At COP28, a Growing Sense of Alarm Over the Harms of Air Pollution
Participants walk in the Blue Zone on Wednesday during the COP28 climate conference in Dubai. Credit: Dominika Zarzycka/NurPhoto via Getty Images
A study released on the eve of the conference found that 8 million people around the world die annually from air pollution. And experts say the crisis is worsening.
n one home video, Ella Adoo-Kissi-Debrah bops to a choreographed Beyoncé dance. In another, she looks at the camera, and her mom and plants a big kiss on her lips. Then there is a photo of her mid-laugh when she told her mom she could not climb any more steps at a monument. And in some of the final images taken of Ella as she neared the end of her all-too-brief life, the 9-year-old lies in a London hospital room struggling to breathe, an oxygen mask covering nearly all of her tiny, oval face.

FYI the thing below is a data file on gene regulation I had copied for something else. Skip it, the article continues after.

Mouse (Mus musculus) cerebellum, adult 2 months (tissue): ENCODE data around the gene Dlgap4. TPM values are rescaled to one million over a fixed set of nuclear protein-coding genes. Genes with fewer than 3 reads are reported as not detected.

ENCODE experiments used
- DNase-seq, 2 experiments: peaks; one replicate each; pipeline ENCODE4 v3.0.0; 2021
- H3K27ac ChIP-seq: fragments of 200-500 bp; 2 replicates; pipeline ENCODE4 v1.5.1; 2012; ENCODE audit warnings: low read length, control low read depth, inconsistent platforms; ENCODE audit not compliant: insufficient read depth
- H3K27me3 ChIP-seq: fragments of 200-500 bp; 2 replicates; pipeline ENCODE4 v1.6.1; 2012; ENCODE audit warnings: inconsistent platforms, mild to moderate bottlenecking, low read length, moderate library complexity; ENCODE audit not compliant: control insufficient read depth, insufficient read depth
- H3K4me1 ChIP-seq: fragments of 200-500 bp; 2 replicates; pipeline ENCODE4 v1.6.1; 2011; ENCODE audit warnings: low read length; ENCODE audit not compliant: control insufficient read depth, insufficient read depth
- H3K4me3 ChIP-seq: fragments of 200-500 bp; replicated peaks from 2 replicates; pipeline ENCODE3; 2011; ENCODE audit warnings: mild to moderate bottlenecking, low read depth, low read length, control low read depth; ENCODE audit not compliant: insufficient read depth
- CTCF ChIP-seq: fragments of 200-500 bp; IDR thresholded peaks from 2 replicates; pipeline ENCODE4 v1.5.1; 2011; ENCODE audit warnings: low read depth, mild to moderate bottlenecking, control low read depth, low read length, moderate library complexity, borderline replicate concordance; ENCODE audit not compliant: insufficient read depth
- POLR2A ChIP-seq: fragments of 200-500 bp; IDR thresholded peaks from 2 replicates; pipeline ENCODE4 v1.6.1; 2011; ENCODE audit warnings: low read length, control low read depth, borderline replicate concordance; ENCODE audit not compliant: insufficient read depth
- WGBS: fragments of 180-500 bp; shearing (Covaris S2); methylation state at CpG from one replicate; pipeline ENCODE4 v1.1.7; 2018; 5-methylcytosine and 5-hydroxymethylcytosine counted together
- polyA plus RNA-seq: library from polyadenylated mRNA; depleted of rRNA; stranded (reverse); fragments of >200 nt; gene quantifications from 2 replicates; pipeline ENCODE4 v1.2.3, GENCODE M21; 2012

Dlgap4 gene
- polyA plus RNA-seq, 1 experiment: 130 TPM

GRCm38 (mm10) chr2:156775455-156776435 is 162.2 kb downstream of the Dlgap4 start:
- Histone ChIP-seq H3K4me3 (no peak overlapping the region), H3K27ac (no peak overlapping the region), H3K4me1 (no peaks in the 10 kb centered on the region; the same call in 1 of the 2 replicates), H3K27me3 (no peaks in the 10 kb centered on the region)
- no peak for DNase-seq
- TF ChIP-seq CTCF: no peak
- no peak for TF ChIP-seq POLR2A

When she died in 2013, after years of seizures and a long struggle with asthma, Ella’s death marked a grim milestone in the planet’s battle against climate change: She is believed to be the first person for whom “air pollution” was listed as her official cause of death.
“Not only do you have to grieve, but to carry this and to fight this is huge,” Ella’s mother, Rosamond Adoo-Kissi-Debrah, said of her work as an advocate for clean air during the decade since her daughter’s death. “You do have to thank God for His mercy. But I think it’s the injustice of it all, seeing it all continue. I think that’s also quite heartbreaking.” 12-06-23